Carmen, King's Head, Islington, London Peter and the Wolf, Royal Festival Hall, London

OperaUpClose veer towards greatest-hits territory while a lupine concert holds toddlers transfixed

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The Independent Culture

A bouncer at the opera? It must be rough around here. And now there's a woman singing on the tables, and a fight is breaking out. Either Islington is not as genteel as it thinks, or OperaUpClose are at it again, knocking the stuffing out of the repertory. It's the latter, of course, and this time the company is picking the meat off the bones of Bizet's Carmen: that stony-faced chap on the door of the King's Head, so obliging to encumbered customers, is law-abiding Don José, as unimpressed by the table-top temptress as he is keen to keep his job.

At 45 minutes each way, this sawn-off production swings dangerously close to greatest-hits territory, Carmen herself belting through three big numbers back to back faster than you can say picador, and there isn't a bullring in sight. This Escamillo's raffish courage is tested by his jump from the prison van, five years into a 15-year stretch, his return to the thieves' kitchen heralded by a Toreador Song ringtone. The setting is here-ish and now-ish, and the job that will make the ruffians' fortunes is a raid on an incoming vessel stuffed with heroin.

This is all a long way from Seville, in short, and further still from Prosper Mérimée's novella, which itself lent only a few elements to Bizet's librettists Henri Meilhac and Ludovic Halévy. The director, Rodula Gaitanou, and the librettist, Ben Cooper, have taken up the baton in this musical relay race, and their sprint has some wit but also misses chances: when Carmen foretells her own future, there are no cards, no horoscopes, just a spliff. Surely there's an app for that?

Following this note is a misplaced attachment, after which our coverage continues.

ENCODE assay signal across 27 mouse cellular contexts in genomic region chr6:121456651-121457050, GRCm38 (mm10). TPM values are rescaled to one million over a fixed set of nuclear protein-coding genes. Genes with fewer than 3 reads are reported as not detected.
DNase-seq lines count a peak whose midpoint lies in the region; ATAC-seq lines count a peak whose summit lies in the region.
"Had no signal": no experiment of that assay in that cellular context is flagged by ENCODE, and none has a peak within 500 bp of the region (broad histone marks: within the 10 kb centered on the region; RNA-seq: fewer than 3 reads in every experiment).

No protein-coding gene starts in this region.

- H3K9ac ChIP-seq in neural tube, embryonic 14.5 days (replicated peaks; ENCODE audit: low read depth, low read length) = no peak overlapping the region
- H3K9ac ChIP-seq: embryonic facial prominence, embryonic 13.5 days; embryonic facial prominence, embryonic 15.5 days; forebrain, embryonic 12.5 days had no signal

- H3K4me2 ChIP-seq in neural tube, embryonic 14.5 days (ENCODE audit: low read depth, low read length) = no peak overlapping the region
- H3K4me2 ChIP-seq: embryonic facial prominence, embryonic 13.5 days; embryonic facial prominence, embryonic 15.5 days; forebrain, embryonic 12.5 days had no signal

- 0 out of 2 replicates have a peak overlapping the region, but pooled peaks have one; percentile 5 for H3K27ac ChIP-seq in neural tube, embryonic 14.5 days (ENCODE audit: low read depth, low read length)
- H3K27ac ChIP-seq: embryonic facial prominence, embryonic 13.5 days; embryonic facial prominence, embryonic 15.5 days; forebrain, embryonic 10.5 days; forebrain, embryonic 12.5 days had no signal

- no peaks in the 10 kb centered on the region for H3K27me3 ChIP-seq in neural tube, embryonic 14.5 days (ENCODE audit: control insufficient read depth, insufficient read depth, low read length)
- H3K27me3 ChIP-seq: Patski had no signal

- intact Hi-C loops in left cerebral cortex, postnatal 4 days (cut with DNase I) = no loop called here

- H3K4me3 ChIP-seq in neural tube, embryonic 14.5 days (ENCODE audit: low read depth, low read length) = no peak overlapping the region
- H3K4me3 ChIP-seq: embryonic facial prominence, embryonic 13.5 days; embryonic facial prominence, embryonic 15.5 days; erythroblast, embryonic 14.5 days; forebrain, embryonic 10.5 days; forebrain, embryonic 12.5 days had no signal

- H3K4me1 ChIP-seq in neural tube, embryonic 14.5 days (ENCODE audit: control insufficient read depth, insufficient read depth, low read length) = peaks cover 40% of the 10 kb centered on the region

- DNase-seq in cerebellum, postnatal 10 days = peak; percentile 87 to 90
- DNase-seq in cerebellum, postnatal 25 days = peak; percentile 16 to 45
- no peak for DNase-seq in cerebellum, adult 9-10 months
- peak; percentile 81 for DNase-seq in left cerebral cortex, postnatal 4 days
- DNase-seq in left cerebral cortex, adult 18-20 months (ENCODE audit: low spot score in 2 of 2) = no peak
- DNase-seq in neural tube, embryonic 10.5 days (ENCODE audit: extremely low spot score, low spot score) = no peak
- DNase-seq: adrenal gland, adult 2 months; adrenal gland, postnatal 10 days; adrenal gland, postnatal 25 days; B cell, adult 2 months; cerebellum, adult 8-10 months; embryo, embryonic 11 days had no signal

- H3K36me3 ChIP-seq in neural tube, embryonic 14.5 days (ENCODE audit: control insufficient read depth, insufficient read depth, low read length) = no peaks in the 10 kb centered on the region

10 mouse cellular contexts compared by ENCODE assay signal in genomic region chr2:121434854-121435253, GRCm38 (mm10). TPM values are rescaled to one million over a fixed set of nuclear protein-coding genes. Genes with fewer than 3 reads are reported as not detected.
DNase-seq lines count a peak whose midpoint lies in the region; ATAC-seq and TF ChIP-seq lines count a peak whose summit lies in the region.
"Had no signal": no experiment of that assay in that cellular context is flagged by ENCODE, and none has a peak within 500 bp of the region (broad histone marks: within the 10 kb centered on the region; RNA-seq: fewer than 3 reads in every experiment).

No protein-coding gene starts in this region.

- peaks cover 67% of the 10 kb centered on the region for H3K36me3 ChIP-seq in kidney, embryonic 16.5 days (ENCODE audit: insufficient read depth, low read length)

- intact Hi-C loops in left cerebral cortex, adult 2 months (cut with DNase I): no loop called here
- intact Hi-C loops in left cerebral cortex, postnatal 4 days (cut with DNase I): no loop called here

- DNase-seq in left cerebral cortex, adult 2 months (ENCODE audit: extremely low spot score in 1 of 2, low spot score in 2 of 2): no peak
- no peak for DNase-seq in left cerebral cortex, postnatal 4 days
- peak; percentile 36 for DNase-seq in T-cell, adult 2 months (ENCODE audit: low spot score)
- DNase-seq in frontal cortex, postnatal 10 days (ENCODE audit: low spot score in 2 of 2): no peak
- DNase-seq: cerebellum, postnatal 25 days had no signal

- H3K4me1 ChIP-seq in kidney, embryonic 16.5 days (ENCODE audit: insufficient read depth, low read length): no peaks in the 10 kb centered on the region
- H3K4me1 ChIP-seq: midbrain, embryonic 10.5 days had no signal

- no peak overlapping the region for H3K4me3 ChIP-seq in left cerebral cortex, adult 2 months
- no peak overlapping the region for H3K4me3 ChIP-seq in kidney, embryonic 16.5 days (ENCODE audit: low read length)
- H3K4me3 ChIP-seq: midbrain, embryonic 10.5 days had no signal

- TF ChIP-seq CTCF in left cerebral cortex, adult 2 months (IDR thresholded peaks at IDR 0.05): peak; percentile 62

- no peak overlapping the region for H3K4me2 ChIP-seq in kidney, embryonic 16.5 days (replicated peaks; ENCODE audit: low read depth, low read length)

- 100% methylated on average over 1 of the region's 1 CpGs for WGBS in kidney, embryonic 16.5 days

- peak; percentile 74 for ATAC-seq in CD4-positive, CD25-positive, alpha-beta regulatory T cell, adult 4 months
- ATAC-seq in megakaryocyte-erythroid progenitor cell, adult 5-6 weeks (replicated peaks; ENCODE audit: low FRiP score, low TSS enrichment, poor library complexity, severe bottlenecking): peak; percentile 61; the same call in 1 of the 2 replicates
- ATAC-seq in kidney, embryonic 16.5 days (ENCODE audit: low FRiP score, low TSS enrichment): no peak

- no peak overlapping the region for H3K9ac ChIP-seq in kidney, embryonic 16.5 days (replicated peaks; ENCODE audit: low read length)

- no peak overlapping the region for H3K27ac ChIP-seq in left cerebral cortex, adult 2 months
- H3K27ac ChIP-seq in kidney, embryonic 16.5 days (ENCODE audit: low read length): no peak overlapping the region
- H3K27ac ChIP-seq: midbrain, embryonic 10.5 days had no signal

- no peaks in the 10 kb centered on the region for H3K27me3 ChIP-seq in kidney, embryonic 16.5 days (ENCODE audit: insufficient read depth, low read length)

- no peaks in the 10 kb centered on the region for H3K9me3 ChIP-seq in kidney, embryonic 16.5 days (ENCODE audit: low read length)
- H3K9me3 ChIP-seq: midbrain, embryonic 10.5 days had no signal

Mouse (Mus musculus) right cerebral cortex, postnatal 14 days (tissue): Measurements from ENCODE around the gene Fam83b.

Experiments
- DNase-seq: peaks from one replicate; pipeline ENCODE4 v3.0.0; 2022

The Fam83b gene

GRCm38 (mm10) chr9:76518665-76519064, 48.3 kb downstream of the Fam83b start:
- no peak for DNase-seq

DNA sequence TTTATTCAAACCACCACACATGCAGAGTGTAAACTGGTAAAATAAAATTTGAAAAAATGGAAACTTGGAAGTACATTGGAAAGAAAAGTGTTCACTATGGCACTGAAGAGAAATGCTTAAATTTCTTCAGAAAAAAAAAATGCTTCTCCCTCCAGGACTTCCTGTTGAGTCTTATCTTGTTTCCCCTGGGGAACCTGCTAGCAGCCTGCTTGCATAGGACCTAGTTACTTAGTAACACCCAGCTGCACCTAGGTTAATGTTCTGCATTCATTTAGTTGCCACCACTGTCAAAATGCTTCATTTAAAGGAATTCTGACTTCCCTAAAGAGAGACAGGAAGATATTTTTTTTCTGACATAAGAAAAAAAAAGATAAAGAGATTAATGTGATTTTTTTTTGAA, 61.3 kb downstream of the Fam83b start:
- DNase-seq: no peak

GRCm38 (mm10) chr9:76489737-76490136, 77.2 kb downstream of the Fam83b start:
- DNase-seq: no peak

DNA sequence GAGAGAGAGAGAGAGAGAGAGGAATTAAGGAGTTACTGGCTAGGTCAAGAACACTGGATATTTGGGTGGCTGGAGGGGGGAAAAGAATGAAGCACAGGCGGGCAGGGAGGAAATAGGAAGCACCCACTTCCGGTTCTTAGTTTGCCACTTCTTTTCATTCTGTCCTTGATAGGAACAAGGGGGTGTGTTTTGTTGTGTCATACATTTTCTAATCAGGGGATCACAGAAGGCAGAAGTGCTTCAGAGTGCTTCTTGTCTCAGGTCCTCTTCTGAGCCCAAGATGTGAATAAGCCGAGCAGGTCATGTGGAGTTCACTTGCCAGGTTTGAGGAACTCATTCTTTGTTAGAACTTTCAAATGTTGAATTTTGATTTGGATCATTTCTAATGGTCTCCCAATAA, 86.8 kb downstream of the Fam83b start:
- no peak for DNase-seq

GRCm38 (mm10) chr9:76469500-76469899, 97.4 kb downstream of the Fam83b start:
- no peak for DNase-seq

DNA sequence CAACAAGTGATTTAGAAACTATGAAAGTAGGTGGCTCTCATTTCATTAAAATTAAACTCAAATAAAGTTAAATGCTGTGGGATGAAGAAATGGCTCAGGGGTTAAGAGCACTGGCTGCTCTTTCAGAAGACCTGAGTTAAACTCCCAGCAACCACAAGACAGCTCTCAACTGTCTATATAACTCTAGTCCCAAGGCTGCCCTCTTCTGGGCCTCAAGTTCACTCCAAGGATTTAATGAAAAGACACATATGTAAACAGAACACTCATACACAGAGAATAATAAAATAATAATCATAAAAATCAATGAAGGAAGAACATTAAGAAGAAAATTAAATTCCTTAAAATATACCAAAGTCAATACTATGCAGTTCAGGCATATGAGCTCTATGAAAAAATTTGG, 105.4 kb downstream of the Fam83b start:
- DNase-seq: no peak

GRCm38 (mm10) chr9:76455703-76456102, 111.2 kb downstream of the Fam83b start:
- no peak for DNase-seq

Escamillo, taut and tattooed, and, as played by Nicholas Dwyer in the first of two casts, jutting a chin that could cut glass, looks every inch the street-fighting man, but there are imperfections in the voice that show up at such close quarters. With only a piano and guitar for support (Elspeth Wilkes and Rosie Hopkins), Christopher Diffey as José has the same problem, but as the chippy molls Frasquita and Mercedes, Fleur de Bray and Olivia Barry have some appealing vocal moments. Christina Gill's Carmen is a diva of the Tina Turner school – feline and voluptuous, singing through her nerves, her frank stare Medusa-like. All in all, it's more whistle-stop than wondrous, but like its heroine, it takes more than a few setbacks to drag Carmen down.

No bouncers required at the Royal Festival Hall, when, on four occasions over two days, bright-eyed children and grateful elders swarmed in for an hour with Peter and the Wolf. The fresh young ensemble Aurora did not flinch at playing Prokofiev's enduring piece eight times in a row, twice at each concert, once with the customary narration, and once as a soundtrack to the Oscar-winning animated film by Suzie Templeman.

Mackenzie Crook, narrating, started promisingly, holding up an old cassette recorder with a curator's gloves, recalling that his only tape when small was Peter and the Wolf, and describing the joy of live orchestral music: "It's like sucking the juice straight from an orange, while it's still on the tree". But his was a lacklustre reading, in a version of the story not noticeably improved by Simon Armitage.

My cellist companion, eight this week, declared his preferred performance to be the second, accompanying the film. This strikes out on its own with a frozen lake, an inexplicably flightless bird and a right-on ending, with high comedy and terror in equal measure. Impressively, among the most attentive of the listeners were toddlers, transfixed. If they can take 50 minutes of classical music in their little strides now, that's the Southbank Centre's audience development all buttoned up. Fingers crossed.


'Carmen' (020-7478 0160) to 12 May

Classical choice

In a massive undertaking at the Royal Festival Hall, Daniel Barenboim conducts the Staatskapelle Berlin in Bruckner's three last symphonies over three nights. Programmes also include Mozart's Piano Concertos No 24 (Mon) and 22 (Fri), the conductor as soloist, the vast 8th Symphony is played alone on Tuesday. Listen out on Thursday for details of this year's BBC Proms (13 Jul to 8 Sep).